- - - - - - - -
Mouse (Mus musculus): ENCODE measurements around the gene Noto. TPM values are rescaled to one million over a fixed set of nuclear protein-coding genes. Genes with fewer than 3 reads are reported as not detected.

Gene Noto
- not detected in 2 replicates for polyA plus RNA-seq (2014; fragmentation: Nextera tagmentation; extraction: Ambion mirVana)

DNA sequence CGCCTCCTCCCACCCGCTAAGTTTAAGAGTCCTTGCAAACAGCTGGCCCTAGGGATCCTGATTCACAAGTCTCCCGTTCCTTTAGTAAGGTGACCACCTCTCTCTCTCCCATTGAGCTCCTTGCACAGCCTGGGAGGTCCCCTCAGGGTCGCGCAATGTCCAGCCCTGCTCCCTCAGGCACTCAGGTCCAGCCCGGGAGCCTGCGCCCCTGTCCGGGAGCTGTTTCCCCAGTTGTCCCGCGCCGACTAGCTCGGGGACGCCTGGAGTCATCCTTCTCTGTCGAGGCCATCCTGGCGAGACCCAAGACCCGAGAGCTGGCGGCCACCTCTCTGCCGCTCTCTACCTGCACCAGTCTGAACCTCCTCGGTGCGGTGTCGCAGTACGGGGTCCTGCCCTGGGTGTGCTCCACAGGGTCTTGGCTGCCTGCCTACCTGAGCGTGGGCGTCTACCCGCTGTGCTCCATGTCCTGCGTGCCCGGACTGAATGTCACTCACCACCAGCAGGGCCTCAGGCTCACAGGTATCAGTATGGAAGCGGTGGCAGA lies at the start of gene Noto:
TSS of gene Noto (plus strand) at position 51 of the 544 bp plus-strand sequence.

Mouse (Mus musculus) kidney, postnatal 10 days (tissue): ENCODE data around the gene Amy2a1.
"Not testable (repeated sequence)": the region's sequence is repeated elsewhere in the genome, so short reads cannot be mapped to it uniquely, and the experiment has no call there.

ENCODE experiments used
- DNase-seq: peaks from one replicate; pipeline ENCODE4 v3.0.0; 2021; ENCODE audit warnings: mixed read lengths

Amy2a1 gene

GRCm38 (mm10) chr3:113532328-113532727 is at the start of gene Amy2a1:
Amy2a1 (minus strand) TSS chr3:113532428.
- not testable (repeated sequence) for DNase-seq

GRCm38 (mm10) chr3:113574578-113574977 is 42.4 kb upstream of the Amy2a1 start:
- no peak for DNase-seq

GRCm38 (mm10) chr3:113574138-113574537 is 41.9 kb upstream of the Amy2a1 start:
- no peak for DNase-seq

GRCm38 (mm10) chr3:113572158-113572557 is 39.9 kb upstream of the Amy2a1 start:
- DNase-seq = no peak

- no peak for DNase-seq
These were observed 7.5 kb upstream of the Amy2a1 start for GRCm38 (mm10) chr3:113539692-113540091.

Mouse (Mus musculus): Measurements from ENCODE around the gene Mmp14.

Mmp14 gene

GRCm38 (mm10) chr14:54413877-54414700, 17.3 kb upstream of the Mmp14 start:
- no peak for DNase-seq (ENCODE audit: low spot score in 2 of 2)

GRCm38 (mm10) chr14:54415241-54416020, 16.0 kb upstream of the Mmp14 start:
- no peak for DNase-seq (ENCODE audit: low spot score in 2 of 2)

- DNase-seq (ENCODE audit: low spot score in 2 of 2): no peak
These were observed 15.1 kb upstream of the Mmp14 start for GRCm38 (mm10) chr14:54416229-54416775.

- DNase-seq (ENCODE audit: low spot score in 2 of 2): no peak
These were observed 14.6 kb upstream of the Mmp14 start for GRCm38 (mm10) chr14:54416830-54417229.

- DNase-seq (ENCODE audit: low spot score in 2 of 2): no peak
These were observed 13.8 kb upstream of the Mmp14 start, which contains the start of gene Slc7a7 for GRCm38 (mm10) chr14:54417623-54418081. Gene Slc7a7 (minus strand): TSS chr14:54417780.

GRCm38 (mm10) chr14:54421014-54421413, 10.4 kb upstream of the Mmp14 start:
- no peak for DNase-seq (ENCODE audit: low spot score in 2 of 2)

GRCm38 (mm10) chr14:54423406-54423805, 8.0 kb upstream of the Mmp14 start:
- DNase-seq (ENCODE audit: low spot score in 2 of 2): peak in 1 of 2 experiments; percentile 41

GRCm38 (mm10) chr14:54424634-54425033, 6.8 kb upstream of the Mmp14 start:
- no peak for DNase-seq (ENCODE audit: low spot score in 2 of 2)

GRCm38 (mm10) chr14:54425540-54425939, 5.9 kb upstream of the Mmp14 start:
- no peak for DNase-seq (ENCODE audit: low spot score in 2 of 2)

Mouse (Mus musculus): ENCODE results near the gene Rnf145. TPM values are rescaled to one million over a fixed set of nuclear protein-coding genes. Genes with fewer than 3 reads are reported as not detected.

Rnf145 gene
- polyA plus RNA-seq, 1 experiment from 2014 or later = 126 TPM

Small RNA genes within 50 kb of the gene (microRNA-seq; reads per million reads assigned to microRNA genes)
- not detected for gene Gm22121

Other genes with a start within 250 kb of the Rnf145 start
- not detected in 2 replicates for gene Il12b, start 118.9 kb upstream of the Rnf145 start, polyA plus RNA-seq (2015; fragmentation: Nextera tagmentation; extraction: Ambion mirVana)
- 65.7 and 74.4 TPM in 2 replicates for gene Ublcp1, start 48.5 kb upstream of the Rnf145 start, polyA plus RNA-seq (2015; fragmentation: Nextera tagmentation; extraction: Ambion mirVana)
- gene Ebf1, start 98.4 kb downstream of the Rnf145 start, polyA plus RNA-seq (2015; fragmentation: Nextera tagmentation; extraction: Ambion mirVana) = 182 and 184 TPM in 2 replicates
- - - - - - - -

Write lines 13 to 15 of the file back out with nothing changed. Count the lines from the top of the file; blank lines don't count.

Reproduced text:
- not testable (repeated sequence) for DNase-seq

GRCm38 (mm10) chr3:113574578-113574977 is 42.4 kb upstream of the Amy2a1 start:
- no peak for DNase-seq